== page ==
SRU communication students pitch marketing campaigns to local clients
Slippery Rock University communication major Doug Sirkoch makes a pitch to representatives of Reclamation Brewing Company as part of an SRU senior capstone course where students develop marketing and communication campaigns for local businesses and organizations.
March 27, 2018
SLIPPERY ROCK, Pa. - Real-world problems require real-world solutions. For a group of local entrepreneurs struggling with how to improve their businesses and drive sales, those real-world solutions just might come from a group of Slippery Rock University students who haven't stepped out into the "real world" just yet.
Students enrolled in their senior Public Relations and Integrated Marketing Communication Capstone courses discovered that working on a big campaign for their first client isn't something that needs to wait until after graduation. Instead, they got to pitch their ideas to local businesses and organizations during presentations required as part of their course work.
"I run the class like an agency," said Allison Peiritsch, assistant professor of communication, who for the last five semesters has paired clients with groups of four to five students in each class. "The course is meant to give students an opportunity to synthesize everything that they learned in their undergraduate coursework and put it to work for an actual client."
With two sections of the class participating this semester, 67 students are working on campaign proposals for 13 clients, including a dog groomer, an auto repair service and a coalition of libraries. Students' roles in the projects can include project coordinator, researcher/analyst, designer, writer or presenter.
When Alanna Elliott, a senior communication major from New Wilmington, was told she would be the project coordinator for Reclamation Brewing Company in Butler, the assignment at first seemed daunting. The co-owner of RBS is Ben Smith, the mayor of the city of Butler.
"I feel like we have a little bit more pressure on us with his position of authority and influence in the community, but he's very calm and down-to-earth, so that makes us feel comfortable working with him," said Elliott "He understands what we're talking about, so it's nice to work with someone who gets what we're doing; he just doesn't have the time to do it himself."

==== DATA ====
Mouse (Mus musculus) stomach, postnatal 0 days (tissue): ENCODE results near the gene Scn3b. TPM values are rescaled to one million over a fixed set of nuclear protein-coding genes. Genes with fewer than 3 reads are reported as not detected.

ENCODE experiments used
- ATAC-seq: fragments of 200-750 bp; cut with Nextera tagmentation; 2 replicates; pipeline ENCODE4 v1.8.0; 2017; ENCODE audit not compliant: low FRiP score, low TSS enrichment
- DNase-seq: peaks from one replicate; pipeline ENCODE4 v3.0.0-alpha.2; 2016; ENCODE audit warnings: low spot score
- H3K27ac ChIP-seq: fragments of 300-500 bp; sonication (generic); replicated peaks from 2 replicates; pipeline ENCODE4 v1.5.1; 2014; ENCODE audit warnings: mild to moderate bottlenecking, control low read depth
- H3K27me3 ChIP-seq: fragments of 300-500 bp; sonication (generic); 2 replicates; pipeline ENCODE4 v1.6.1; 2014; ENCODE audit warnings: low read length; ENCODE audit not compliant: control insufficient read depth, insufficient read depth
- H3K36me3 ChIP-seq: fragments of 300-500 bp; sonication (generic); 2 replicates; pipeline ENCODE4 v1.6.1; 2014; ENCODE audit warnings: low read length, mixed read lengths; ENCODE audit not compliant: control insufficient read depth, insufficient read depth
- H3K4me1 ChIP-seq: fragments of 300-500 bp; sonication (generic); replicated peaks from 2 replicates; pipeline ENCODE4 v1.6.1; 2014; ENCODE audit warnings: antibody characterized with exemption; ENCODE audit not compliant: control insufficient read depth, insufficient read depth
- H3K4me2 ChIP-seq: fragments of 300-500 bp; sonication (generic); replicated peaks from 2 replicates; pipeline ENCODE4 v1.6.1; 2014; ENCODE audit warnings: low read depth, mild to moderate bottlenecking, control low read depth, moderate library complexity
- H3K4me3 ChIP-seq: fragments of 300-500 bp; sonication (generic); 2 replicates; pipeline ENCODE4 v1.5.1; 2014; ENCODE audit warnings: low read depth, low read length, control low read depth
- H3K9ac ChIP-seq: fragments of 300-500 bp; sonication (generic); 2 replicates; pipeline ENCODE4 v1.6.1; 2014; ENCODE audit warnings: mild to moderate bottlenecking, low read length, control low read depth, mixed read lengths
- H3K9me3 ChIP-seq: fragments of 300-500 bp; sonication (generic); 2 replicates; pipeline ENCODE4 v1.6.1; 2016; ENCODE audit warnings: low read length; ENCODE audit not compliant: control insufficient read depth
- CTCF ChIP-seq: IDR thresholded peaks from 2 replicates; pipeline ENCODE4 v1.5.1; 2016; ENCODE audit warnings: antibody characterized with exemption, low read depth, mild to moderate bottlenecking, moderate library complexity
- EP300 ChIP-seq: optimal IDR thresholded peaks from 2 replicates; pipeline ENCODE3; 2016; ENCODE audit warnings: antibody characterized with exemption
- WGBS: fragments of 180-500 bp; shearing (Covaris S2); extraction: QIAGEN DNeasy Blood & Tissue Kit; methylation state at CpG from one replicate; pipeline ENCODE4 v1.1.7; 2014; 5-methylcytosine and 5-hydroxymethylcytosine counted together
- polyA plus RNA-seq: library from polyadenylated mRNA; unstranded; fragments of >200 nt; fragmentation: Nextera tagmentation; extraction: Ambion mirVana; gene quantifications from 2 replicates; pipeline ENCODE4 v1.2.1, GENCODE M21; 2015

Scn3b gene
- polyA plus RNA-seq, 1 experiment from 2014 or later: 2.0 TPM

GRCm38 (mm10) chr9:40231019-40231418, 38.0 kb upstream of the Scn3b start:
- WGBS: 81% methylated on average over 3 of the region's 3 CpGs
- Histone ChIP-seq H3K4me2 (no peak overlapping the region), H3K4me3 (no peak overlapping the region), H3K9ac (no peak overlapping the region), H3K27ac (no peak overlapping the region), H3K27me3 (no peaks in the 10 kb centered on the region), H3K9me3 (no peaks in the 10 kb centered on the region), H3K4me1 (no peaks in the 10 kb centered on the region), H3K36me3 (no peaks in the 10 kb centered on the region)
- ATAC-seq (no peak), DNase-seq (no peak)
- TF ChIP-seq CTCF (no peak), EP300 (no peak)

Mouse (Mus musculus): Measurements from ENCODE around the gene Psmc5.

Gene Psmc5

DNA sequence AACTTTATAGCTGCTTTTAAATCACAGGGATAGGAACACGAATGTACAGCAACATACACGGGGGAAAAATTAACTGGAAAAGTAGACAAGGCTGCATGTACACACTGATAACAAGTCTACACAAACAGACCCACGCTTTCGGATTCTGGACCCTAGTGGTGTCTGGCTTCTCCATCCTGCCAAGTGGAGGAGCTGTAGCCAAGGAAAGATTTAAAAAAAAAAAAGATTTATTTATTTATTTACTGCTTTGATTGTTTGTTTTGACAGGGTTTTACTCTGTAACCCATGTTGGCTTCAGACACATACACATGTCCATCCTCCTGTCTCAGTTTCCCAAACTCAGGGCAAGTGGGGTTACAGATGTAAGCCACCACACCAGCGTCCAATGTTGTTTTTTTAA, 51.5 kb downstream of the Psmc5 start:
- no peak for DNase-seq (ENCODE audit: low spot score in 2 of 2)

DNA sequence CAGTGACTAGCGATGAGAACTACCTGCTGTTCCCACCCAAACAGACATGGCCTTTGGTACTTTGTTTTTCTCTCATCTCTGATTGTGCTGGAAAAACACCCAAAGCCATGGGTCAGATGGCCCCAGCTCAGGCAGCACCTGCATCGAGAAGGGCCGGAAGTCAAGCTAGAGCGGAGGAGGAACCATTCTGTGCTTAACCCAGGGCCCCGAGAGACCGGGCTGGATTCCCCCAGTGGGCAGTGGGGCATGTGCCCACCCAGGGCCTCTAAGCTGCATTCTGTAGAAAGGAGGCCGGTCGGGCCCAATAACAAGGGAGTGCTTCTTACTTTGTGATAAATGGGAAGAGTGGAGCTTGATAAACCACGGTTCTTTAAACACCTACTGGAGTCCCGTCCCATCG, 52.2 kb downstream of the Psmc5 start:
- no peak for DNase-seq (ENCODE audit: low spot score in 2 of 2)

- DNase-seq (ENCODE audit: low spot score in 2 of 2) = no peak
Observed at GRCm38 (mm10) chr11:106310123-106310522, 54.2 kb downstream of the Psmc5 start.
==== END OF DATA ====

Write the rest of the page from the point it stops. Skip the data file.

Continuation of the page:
SRU senior communication students Elliott; Doug Sirkoch, from Rochester; Ally Culhane, from Medford, New York; Piers Giles, from Sparta, New Jersey; and Sammy Hovis, from Meadville; developed a campaign proposal for RBC that included communication tactics such as the use of advertising, social media, brochures and posters to help Reclamation increase sales by 20 percent from June to August.
"It's great having an outside perspective, because you get so wrapped up in your business and you don't have the time to assess what everyone is thinking (through focus groups and consumer surveys that the students led)," said Smith, who opened RBC in 2015 and last week opened the nearby RB Cigar Bar and Speakeasy. "The students helped us focus on the things we already do well and then identify the things that we can do better. It's nice to have a fresh set of eyes to devote to this part of the business."
Smith approved the group's proposal and Sirkoch presented a pitch to a group representing RBC, March 22 at SRU's Eisenberg Auditorium, which included co-owner John Smith. The SRU students shared their research collected from surveys and other sources, made recommendations and outlined how they plan to influence awareness (brand recognition), behaviors (sales or foot traffic) and attitudes (favorable responses) from customers.
"The students are great; our group is awesome," Smith added. "They are very prompt and constantly on the ball, very organized and it seems like they have a lot of potential."
"I feel confident in what we've learned because everybody at our presentations were so happy," said Elliott, speaking on behalf of her group as well as her classmates who are pitching to other clients. "A lot of the clients are like, 'Wow, I want to hire you.' Even though they might not have money to pay you, it feels nice to know that what we've learned is valuable to someone else. I feel ready to go into the real world and do this for more clients."
According to Peiritsch, the students' interactions with clients have led to a number of them getting hired after graduation, whether by experience listed on their resume, a letter of recommendation from the client or even contracted services or an internship with the capstone client. For example, Emma Grubbs, a 2016 SRU graduate with a degree in communication, interned at Family Bowlaway in Butler, which was a former client for the capstone courses.
Peiritsch said some clients haven't had experience working with an agency, so students are able to educate them about communication and marketing strategies and tactics. After the campaign proposals are approved, students begin to implement the plans and create the materials. After the semester ends, clients are solely responsible for executing and maintaining the campaigns.
"It's a great experience," said Peiritsch, who formerly worked for a Pittsburgh-based public relations agency for 13 years. "I know it's painful for students because it's often the first time they've done this, working with real clients with very strong ideas about their businesses, but the feedback I get is this as valuable or more valuable than an internship. They get to do something for an organization where they can make a real impact."
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